The temple that was standing at the time of Christ was, by all accounts, unrivalled in splendour and magnificence in both the ancient and modern world. Herod, in an effort to appease the Jews, was a generous benefactor in adorning the exterior of the second temple. Even Jesus’ own disciples could not conceal their admiration for the magnificent edifice. We know that after Moses constructed the tabernacle in the wilderness, the glory of the LORD filled the tabernacle. Likewise, after Solomon built the temple in Jerusalem the glory of the LORD filled the temple. However, Scripture informs us that the glory of the LORD had departed at the time of the Babylonian exile and had not returned, nor was the Ark of the Covenant recovered. The inner place of the temple, the Holy of holies, was in fact vacant. All that remained was a rock upon which the blood was poured on the Day of Atonement. In contrast, the material that Moses was instructed to use for the exterior of the tabernacle in the wilderness was quite rugged, while the curtains separating the inner part of the sanctuary that was not visible to all the Israelites were made from finely crafted linen. The LORD said to Moses:

Make for the tent a covering of ram skins dyed red, and over that a covering of hides of sea cows . . . Make the tabernacle with ten curtains of finely twisted linen and blue, purple and scarlet yarn, with cherubim worked into them by a skilled craftsman (Exodus 26:1;4).

After the people of Israel had fallen into idolatry, the LORD spoke through the prophet Isaiah saying that he, the LORD, will himself be a sanctuary (temple) among his people:

The LORD Almighty is the one you are to regard as holy, he is the one you are to fear, he is the one you are to dread, and he will be a sanctuary; but for both houses of Israel he will be a stone that causes men to stumble and a rock that makes them fall. (Isaiah 8:13-15).

How would God be a sanctuary among his people? By taking upon himself the very nature of a servant, being made in human likeness and being found in appearance as a man among his people (Philippians 2:6-7).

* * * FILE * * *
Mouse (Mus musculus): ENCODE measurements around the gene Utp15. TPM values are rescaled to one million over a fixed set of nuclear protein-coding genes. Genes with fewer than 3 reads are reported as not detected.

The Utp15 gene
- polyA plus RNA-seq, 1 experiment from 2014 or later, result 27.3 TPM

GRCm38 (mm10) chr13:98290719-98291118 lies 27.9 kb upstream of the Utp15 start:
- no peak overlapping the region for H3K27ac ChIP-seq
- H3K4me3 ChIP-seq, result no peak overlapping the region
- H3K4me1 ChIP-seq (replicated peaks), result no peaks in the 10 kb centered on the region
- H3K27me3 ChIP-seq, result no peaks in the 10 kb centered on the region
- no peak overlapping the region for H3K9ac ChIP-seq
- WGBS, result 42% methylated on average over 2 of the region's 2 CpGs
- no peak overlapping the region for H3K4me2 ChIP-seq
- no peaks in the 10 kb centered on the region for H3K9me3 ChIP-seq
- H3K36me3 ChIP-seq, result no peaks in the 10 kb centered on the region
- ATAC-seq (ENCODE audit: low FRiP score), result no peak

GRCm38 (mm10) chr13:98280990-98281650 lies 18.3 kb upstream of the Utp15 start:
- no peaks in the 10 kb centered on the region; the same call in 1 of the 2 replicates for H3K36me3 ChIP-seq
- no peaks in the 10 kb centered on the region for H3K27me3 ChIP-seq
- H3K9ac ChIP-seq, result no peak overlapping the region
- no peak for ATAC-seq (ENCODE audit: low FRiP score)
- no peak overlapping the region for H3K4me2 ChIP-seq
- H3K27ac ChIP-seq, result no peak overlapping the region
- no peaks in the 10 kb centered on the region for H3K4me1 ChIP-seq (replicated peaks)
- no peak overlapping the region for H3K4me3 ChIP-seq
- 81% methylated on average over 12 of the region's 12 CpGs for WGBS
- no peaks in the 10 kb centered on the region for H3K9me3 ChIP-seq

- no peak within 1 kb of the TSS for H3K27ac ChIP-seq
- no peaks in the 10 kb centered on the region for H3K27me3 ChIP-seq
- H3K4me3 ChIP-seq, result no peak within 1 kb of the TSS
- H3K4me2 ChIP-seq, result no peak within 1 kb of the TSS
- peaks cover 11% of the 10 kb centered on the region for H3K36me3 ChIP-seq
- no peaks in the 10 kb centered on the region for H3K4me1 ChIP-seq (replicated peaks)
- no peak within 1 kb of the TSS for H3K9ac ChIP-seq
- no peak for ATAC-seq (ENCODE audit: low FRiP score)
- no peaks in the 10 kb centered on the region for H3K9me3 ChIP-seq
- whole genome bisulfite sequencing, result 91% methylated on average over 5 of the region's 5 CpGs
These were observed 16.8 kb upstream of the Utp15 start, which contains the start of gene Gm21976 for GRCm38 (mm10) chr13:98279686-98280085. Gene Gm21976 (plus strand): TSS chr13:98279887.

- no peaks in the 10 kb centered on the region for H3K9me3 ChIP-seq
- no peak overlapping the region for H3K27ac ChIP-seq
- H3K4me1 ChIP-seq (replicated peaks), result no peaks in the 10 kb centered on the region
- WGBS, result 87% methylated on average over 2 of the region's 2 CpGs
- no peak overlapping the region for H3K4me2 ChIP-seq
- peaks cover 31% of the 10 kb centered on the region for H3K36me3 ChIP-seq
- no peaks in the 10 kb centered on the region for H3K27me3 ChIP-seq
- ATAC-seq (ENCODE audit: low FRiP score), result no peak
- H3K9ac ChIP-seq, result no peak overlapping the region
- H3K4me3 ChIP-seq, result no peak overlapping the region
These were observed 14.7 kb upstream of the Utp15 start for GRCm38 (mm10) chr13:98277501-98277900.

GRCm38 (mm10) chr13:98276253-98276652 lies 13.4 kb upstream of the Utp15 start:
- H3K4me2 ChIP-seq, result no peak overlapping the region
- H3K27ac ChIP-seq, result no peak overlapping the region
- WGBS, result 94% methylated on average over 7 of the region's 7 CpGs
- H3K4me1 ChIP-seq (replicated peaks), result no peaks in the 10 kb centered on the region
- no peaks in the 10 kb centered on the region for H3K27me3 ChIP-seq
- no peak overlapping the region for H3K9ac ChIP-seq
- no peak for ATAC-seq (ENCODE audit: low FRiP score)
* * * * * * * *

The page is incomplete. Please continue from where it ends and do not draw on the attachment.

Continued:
Jesus said concerning his body; “Destroy this temple, and I will raise it again in three days.” The Jews replied, “It has taken forty-six years to build this temple, and you are going to raise it in three days?” But the temple he had spoken of was his body (John 2:19-21).

The colours of the curtains within the tabernacle symbolised this glorious truth. Blue signified divinity, scarlet signified humanity. Blue mixed with scarlet becomes purple, which in turn signifies royalty. The LORD himself became our Anointed (Messiah) King. He appeared among his people in the form of a man, while yet remaining fully divine. This is indeed a stumbling block to many. As Isaiah prophesied, “He had no beauty or majesty to attract us to him, nothing in his appearance that we should desire him. He was despised and rejected by men, a man of sorrows, and familiar with suffering.” Just as the earthly tent of meeting was very elaborately made, but with a less impressive external appearance, Jesus appeared among us in the lowly form of a servant. In him the glory of the LORD indeed returned to the temple, but not in the manner that the people had come to expect. When he tabernacled among his people, he was following the pattern of the tabernacle in the wilderness rather than that of the elaborately adorned temple in Jerusalem. Just as the glory of the presence of the LORD was behind the veil of the curtain in the temple, the glory of God’s presence among his people was hidden behind the frailty of Jesus’ humanity.